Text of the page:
Filing requirements under the Connecticut enactment of the Uniform Commercial Code have been construed by two recent decisions of the United States Court of Appeals for the Second Circuit. In one case, a creditor duly filed a "security agreement" which the debtor, "Excel Stores, Inc.," had inadvertently signed "Excel Department Stores." Upon debtor's adjudication as a bankrupt, creditor filed a reclamation petition. The district court denied the petition, holding that the security agreement was not properly signed in accordance with Uniform Commercial Code section 9-402(1). On appeal, the Second Circuit reversed and held: Use of "Excel Department Stores" instead of debtor's true name, "Excel Stores, Inc.," in a security agreement is a "minor error.., not seriously misleading," and substantially complies with the formal requisites of a financing statement, Uniform Commercial Code section 9-402. In re Excel Stores, Inc., 341 F.2d 961 (2d Cir. 1965). In the second case, a creditor prepared a financing statement, typing the parties' names and addresses in appropriate spaces. Debtor signed the statement, but creditor did not, due to a misinterpretation of the form's instructions. Both the financing statement and the security agreement, the latter also lacking creditor's signature, were duly filed. Debtor was subsequently adjudged bankrupt. The district court affirmed the referee's allowance of creditor's petition for reclamation. On appeal to the Second Circuit, affirmed. Held: Insertion of a creditor's name in the body of a financing statement, without a signature, is sufficient as a "signing" within the meaning of Uniform Commercial Code sections 1-201(39) and 9-402. Benedict v. Lebowitz, 346 F.2d 120 (2d Cir. 1965).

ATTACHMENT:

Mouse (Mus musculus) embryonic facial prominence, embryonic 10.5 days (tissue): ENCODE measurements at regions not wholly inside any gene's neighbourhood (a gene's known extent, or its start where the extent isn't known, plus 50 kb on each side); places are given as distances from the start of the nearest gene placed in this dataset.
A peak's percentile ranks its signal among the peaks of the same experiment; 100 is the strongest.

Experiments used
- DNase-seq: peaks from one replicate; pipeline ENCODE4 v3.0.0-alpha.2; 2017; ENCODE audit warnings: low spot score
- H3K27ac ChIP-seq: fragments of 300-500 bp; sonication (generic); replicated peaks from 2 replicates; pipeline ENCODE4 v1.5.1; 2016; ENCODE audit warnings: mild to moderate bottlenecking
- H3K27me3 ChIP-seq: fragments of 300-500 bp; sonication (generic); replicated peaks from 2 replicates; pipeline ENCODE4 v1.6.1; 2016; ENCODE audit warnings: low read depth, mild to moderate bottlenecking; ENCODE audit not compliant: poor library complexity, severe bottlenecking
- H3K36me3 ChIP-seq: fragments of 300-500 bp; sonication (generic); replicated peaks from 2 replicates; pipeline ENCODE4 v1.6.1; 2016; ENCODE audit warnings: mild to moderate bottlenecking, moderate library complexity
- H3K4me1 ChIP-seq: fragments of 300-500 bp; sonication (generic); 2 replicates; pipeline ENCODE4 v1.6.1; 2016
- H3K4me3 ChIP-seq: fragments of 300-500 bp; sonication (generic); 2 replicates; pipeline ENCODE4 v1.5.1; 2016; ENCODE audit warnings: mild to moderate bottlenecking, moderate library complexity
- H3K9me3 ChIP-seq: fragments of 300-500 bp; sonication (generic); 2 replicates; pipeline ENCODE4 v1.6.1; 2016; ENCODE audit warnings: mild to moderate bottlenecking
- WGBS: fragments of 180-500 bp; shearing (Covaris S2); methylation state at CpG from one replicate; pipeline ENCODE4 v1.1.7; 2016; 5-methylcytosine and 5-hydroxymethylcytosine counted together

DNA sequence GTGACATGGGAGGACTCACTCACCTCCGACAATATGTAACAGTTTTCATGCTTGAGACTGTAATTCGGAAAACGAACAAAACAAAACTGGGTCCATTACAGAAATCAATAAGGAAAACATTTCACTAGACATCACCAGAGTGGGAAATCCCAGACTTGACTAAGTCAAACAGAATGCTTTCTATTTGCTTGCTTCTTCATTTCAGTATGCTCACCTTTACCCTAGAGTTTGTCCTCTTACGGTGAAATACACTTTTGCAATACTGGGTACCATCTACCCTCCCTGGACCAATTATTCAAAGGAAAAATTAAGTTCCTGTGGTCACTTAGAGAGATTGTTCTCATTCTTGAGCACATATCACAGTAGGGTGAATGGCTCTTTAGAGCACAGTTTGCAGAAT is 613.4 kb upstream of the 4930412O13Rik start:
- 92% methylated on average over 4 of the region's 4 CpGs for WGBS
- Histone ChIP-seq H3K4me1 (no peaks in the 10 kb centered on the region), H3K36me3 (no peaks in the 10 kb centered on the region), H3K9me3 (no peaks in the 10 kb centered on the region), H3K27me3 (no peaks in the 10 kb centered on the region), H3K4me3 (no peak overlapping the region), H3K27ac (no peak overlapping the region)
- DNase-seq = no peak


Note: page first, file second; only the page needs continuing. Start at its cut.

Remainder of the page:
UCC—Liberal Interpretation of Financing Statement Requirements,
41 Wash. L. Rev.
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